Call For Participation
The CS 1 WebToTeach Clinical Trial

Sponsored and supported by the National Science Foundation Additional support from: Sun Microsystems ( and Turing's Craft, Inc. (

      Computer science education suffers from a serious crisis-- a huge fraction of students planning a CS major drop the subject within the first two semesters of study. The retention crisis is even worse for female and minority students and so limits the diversity of the CS population.

      We can solve this problem by importing teaching methods from other subjects, in particular by strategically preparing large numbers of self-paced, highly interactive focused programming exercises that bridge gaps in readiness in undergraduates. To make this approach feasible, current web technology must be integrated into the CS pedagogy. We have done so by developing WebToTeach (WTT) is a highly interactive, web-based programming exercise system.. For students, WebToTeach provides a self-paced experience with the fundamental elements of programming, giving immediate feedback and hints at problem- solving. The programming tasks can range from micro-problems (a declaration, an expression, a statement) to multiple source file programs. Instructors using WTT have access to a roster that shows student progress and lets them access student submissions for each exercise. Preliminary experience suggests that WTT is helpful in improving retention and programming education in general. WTT is described in detail elsewhere (see references below).

      The initiators of this trial hope that the use of WTT exercises will significantly increase retention in CS 1 by making it possible for at-risk students to focus on, gain experience with and master distinct programming language constructs and programming concepts in an interactive context that avoids other conceptual distractions. For example, a student can gain mastery of assignment without worrying about i/o, or gain mastery of array notation without worrying about loops. This mastery will ultimately lead to better preparation for closed labs, lectures, and the standard homework assignments (which WTT does NOT replace!). To determine whether this is so, we are conducting a nationwide clinical trial for CS 1 classes that use C++ as a programming language. A specific set of several hundred mostly short focused exercises in C++, suitable for CS 1 is being prepared. We invite the participation of all those CS departments that meet our enrollment criteria. The trials will start in the spring semester of 2000 and are expected to continue through the spring of 2001.

Department Enrollment Criteria:
  1. Department has at least two equivalent CS 1 sections, using the standard (non-breadth-first) CS 1 curriculum with C++ as the language of instruction. "Honors" and "experimental" sections or any "special sections" are excluded from participation.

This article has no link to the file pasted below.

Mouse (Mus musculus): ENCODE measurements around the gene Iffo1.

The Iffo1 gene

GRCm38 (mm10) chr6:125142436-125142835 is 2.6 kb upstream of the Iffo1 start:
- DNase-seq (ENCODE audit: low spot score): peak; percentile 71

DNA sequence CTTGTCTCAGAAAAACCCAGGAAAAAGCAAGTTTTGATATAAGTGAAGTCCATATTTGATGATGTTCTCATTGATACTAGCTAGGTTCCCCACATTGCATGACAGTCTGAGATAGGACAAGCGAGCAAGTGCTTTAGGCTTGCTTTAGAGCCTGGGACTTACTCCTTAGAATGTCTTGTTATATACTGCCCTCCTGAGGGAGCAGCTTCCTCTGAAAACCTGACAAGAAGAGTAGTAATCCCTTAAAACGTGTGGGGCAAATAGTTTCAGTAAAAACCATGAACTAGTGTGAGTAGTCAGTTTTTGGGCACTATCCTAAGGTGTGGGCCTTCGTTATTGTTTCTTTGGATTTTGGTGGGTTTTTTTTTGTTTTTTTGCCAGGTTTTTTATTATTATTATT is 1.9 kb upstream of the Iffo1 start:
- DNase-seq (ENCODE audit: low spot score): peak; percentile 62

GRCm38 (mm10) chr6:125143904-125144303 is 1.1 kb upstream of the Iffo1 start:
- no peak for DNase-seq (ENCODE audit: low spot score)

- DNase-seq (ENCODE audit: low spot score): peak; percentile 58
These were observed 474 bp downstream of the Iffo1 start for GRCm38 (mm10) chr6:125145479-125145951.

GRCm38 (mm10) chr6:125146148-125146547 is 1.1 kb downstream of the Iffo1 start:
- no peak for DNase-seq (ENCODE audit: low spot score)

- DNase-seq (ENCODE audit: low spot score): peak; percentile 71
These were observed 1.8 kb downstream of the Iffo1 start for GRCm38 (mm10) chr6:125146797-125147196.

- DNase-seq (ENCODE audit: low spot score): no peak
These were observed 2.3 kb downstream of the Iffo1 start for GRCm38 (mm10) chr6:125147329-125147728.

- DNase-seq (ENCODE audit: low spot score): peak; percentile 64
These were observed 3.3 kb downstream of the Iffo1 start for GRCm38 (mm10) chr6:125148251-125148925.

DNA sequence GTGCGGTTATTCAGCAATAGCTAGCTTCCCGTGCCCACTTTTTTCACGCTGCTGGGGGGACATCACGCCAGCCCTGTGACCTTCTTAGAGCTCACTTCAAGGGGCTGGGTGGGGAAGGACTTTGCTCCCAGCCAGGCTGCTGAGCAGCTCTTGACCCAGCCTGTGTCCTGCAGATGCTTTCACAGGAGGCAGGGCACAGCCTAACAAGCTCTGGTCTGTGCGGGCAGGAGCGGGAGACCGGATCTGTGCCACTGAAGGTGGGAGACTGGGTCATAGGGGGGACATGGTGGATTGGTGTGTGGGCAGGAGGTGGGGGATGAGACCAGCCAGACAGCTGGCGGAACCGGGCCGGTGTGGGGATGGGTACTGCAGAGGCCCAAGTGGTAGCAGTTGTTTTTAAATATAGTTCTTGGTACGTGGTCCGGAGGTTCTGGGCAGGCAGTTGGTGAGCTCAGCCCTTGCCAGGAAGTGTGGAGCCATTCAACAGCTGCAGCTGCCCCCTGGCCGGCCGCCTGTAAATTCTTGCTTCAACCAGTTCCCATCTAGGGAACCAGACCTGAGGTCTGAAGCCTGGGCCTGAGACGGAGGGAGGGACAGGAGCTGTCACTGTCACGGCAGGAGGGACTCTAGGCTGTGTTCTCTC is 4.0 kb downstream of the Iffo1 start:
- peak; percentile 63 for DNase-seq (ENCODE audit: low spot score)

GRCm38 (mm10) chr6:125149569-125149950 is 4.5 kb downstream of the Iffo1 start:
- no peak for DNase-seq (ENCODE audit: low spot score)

2. Department and its instructors agree to permit the administrators of the trial to assign either Intervention A or Intervention B to each section on a randomized basis. Department recognizes and accepts that some of its sections will have different Interventions than others. Instructors recognize and accept that they will not be choosing the Intervention for their own section.
  3. Department will provide historical data on CS 1 sections (grade distribution, enrollment and withdrawal data, gender data) for the previous year. Department will provide outcome data according to the Intervention used.

(A) Each student is assigned a WTT student account with user-id and password. The instructor is assigned a WTT faculty account with user-id and password. The instructor provides information about WTT to the section. The instructor may delete up to 10% of the exercises for his or her section. The instructor must set up reasonable deadlines for the section. The instructor must clearly announce to the section that 10% of the course grade will be based on WTT (and the instructor must live up to that). The section web page (if one exists) must link to WTT. The exercises may be done in or out of a closed lab setting. The instructor or department will provide outcome data (final grade, withdrawal status, gender) on each student in the section.

(B) Standard CS 1 section, differing only from A in the absence of WTT. The instructor or department will provide outcome data for the section as a whole, but not on each student.

David Arnow, Dept. of Computer and Information Science,
Brooklyn College, Brooklyn NY 11230 USA

* The WebToTeach Project Web Page
* The CCLI Project Web Page
* fie99.pdf -- Paper on WebToTeach presented in FIE '99
* ITICSE99.pdf -- Paper on an application of WebToTeach (on-line testing) presented in ITiCSE '99